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The Hornet

Serving the Fullerton Community Since 1922

The Hornet

Military recruiters on campus: things to consider before you enlist.

They have quotas to meet and they will bend the truth to meet those quotas.

The purpose of this article is not to dissuade anyone from enlisting, it is merely to inform people before they do.

Military recruiters are not your friends, they’re salesmen.

These recruiters are hoping to grab you on impulse, during mid-terms, or a stressful week of schooling. They’ll make you feel guilty about taking up Uncle Sam’s time if you say no, and if you say yes, they’ll push the jobs that they need warm bodies to fill. So be prepared.

If it was easy to get your dream job in the U.S Armed Forces, the military wouldn’t need to send recruiters to schools.

Lance Cpl. Romero, 18, was recruited fresh out of high school. He was led to believe he’d be a member of the secret service, guarding the president. Now 20, he’s a glorified security guard stationed at an embassy in the middle of nowhere. Romero’s company is four other enlisted men with whom he will spend more time with than his own family.

Military recruitment protest
Distressed woman protests recruiting tactics. Photo credit:

The first question a recruiter should ask you is not, “What can you do for your country?” its, “Are you okay ending up in a position like mine, being paid less than $30k a year and sacrificing four years of your life?”

They’ll go on to tell you that the military offers one of the best retirement plans. However, as always with salesmen though, there is a catch.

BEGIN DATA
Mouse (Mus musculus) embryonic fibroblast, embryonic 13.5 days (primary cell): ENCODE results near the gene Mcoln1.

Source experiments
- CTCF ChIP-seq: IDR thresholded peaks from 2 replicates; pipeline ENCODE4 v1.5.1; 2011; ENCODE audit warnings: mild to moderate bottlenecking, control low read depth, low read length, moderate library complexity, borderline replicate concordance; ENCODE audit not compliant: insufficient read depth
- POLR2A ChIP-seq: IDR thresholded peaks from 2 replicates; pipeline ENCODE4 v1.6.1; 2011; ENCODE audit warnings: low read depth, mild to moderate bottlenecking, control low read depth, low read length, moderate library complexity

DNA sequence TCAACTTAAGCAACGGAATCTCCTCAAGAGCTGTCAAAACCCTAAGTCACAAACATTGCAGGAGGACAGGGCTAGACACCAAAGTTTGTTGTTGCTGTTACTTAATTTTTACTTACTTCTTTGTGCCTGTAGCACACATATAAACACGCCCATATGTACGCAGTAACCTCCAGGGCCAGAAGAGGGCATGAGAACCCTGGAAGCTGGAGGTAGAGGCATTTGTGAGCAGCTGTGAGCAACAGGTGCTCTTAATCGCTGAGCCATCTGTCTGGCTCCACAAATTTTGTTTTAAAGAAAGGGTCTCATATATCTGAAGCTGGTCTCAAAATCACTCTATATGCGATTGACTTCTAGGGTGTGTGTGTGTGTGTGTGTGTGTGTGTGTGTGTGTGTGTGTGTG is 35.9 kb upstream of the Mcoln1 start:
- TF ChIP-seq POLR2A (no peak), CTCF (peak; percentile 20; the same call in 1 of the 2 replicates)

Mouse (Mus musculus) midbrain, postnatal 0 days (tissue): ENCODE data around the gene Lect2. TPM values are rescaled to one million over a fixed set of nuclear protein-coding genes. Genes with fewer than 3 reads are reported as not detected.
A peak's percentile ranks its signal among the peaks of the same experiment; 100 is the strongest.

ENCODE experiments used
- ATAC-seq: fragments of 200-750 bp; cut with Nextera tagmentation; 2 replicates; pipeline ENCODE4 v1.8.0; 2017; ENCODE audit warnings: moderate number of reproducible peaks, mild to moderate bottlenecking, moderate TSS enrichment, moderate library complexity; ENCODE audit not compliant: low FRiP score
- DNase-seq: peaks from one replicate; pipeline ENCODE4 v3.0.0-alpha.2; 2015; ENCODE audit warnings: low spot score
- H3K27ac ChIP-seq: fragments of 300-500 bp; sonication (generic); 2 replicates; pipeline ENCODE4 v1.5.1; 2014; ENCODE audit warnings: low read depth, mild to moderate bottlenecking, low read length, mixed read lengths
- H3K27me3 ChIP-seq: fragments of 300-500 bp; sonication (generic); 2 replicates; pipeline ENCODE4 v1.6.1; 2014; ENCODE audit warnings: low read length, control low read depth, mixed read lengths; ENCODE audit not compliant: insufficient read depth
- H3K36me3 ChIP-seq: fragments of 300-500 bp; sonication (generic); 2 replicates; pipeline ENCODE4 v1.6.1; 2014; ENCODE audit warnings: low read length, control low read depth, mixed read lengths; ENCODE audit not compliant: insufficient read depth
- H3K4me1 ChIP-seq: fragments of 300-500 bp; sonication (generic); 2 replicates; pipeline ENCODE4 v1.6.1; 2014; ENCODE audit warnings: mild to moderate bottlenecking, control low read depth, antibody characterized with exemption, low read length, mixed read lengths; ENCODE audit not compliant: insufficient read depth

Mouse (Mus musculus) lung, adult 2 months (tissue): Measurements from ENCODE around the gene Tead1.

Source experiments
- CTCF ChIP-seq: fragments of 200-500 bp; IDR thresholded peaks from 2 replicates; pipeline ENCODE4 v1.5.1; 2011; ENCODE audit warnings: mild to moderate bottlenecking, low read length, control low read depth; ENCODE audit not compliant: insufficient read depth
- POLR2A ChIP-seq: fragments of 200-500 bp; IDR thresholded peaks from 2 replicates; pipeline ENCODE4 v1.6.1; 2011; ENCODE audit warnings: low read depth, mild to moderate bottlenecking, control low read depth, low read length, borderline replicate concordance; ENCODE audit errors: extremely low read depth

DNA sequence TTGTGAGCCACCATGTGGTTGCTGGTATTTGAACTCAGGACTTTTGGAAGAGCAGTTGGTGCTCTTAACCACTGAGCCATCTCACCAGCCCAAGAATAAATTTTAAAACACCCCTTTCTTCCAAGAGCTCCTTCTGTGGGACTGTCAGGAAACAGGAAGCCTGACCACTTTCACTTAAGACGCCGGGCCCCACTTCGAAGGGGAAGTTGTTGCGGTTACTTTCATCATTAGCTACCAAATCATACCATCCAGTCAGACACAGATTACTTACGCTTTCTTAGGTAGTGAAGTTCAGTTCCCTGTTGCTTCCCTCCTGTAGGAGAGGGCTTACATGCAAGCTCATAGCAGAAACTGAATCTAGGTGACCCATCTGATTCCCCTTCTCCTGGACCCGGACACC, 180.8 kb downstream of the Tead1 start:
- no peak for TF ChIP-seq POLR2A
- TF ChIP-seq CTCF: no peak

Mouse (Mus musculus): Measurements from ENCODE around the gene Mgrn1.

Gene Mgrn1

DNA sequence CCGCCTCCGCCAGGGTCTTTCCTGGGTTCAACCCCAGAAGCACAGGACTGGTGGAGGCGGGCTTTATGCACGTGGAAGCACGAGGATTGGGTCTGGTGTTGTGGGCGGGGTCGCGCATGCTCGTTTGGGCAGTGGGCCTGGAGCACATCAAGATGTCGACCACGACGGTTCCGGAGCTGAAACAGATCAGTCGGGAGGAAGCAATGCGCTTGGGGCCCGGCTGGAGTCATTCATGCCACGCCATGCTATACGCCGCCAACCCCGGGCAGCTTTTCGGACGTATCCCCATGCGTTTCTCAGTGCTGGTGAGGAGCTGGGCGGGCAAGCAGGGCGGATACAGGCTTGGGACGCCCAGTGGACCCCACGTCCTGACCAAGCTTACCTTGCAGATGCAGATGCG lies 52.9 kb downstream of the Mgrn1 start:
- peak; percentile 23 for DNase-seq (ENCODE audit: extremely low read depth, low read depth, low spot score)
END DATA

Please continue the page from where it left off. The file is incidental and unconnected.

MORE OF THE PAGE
They won’t tell you that statistically only 17 percent of those who enlist ever make it the 20 years required to receive a pension. While 49 percent of officers do make the 20 years—you, being a student, will likely not be enrolling as an officer.

Report of the Military Compensation and Retirement Modernization Commission Photo credit:

Becoming an officer requires a bachelor’s degree, or you can gamble and try to get into an Officer Candidate School after boot camp. But is a four year gamble really a gamble that’s worth making?

To add to that, the military has a history of force reductions in which enlisted soldiers are involuntarily let go. This could potentially ruin your military career.

“I have had to look captains, majors, soldiers in the eyes, good soldiers, and tell them that we are reducing,” said Brig. Gen. Randy George.

Soldiers Salute the Flag at Sunset
Soldiers representing each branch, salute during an exercise. Photo credit: Getty Images

Many recruiters will argue that four years in the service is all you need to kick start a career for civilian life.

The problem though is that those four years could turn into eight or more real quick if the U.S goes to war. This is because all military contracts actually require an eight year commitment to the Armed Forces and the military can pull you from your civilian life at any time during that eight year period.